Asteroid mining and the settling of communities on Mars are becoming a latent possibility as time and resources are increasingly put towards space colonization. We asked two Master students to share their opinions on what is driving these technological and political efforts, and what may be the implications of an interplanetary civilization.
Alice Fox, a Philosophy of Science, Technology and Society student, recently contributed in a joint research on Interstellar Colonization. Filippo Bianchi is studying Mechanical Engineering and his current research is focused on launch vehicle structures.
What are your personal projections for space colonization? Is it feasible within the next 50 to 100 years?
Bianchi: ‘I think it will absolutely happen within our lifetime. Many companies are already involved and working towards this or similar projects like that company who wants to put a hotel in LEO by 2021 for tourists. There’s a lot of will to go out there, and while some companies make too wild claims and projections, I do believe we will set foot on Mars within 25 years.’
Fox: ‘I am pretty skeptical. There’s a big difference between tourism and colonization. With colonization, you need a certain infrastructure and there’re also many more dangers involved. Radiation on Mars is quite high, there will be issues with food growth and population growth, and there are many other constraints. So, we might be getting too far ahead of ourselves. Smaller base establishments, like a lunar base, might be possible within that 25-year projection, but not colonization.’
What do you think is the drive behind space colonization? Who or what is pushing it?
Bianchi: ‘For many, the end goal is to save the human species due to the various threats to our existence. My personal drive is just wondering what’s out there. To try and understand why we are here, to solve those fundamental questions. It’s not just a push of technology, such as better tools and structures, but also a push to resolve philosophical and ethical questions. Are we the only ones in the universe or not? I’m passionate to know what’s out there.’
Fox: ‘I would like to add on the reasons for colonization though. For example, issues like overpopulation on Earth. There’s also an economic drive, such as people selling parts of the moon. That’s a more capitalist perspective, but not everything is going to be colonized by the people for the people. It will be initiated and catalysed by private companies, who stand to make a profit.’
But is privatizing space colonization the best idea? Or can there be alternative models for colonization?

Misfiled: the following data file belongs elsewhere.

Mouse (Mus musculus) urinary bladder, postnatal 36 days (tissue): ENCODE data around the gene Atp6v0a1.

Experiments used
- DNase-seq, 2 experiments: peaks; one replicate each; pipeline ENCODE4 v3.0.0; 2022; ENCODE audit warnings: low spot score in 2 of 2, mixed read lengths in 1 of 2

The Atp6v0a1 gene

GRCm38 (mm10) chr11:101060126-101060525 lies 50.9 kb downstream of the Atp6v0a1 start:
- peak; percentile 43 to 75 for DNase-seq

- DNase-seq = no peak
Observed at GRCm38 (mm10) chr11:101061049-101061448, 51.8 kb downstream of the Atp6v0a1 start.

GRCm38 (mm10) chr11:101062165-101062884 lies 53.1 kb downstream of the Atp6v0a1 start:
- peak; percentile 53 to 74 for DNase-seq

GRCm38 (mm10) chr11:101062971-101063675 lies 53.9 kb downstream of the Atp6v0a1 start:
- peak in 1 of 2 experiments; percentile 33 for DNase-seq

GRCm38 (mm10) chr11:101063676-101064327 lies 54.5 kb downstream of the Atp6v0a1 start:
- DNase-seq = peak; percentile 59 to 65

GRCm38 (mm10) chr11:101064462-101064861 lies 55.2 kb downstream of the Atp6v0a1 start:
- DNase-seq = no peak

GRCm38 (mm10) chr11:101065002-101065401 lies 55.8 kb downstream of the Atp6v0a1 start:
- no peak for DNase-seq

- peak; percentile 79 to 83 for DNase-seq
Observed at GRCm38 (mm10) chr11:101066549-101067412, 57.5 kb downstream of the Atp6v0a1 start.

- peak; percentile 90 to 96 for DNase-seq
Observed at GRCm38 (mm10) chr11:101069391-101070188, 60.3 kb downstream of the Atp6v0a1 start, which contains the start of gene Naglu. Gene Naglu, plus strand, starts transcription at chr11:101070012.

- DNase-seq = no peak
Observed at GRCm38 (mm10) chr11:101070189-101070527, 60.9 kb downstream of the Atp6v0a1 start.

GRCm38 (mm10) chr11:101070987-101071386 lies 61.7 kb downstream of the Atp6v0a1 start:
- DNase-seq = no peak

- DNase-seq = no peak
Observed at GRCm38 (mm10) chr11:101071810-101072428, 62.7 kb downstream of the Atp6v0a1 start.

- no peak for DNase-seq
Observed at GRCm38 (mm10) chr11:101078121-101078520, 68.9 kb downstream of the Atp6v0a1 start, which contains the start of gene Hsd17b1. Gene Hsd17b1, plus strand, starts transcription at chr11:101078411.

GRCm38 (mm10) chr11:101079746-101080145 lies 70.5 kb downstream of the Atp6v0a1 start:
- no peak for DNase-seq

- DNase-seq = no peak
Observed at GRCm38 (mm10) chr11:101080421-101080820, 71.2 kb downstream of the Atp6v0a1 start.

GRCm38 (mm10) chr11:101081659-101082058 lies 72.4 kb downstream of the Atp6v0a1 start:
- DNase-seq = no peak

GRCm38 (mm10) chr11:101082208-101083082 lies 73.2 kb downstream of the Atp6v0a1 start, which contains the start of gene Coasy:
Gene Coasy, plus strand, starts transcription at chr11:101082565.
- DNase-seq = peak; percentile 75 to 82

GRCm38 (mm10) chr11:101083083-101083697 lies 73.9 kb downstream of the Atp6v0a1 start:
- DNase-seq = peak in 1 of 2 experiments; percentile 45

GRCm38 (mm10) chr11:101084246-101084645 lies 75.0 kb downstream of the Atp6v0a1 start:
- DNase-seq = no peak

Bianchi: ‘I think space is for everyone and we should all benefit from it. If there’s a company who wants to invest in asteroid mining, that’s a good thing and it must become human heritage. The Outer Space Treaty is very political, but it should involve everyone. There must be a collective agreement of who owns what part of space.’
Fox: ‘That agreement would be really difficult to achieve, though. Think about the differences in values we have here on Earth: Eastern versus Western values, Europe versus the United States, et cetera. There’s a huge difference between countries of what people think is important. If there are already so many differences and inequalities here on Earth, why would space colonization make those inequalities go away instead of magnifying them? It’s probably going to come down to who colonizes something first.’
Bianchi: ‘I am more positive about it. Of course, I wouldn’t want space colonization to be like during the Cold War, as a race between countries. It should be something that brings us together, that unifies us as human beings. If we can take the resources from space, we should share it with everyone.’
Fox: ‘I agree. But when you say “we”, who do you mean? Even resources that should already be shared on Earth are not being treated that way. The U.S. produces enough food for the rest of the world, yet most of it gets thrown away. So why would this be different when people go to space and bring back valuable resources?’
In regard to the issues here on Earth, do you think space colonization might be obscuring them? Should we aim at fixing those first?
Fox: ‘There’s an escapism mentality, a “we’re just going to leave Earth” mentality that I think is pretty dangerous. Don’t get me wrong, I’m all up for having backup plans, but people are stuck in a false dilemma. They think we can either focus on Mars or on Earth. So I say: why not both?’
Bianchi: ‘I agree, space colonization can reduce unemployment, lead to new jobs, and we can use the newly discovered technologies and knowledge to solve issues here on Earth.’
So instead of focusing on small incremental changes to fix the problems on Earth, should we push big policy changes to catalyse space colonization?
Bianchi: ‘Earth is our home and we should keep it as such. Let’s fix what’s here because we need a good basis. Do things gradually. Big dreams, yes, but taking small steps.’
Fox: ‘I think we can do both at the same time. You can take small steps to fix problems here, while also taking a leap of faith to invest heavily into space colonization, hoping that it will lead to new technology that can address those problems. We’re running out of time, so it needs to be both.’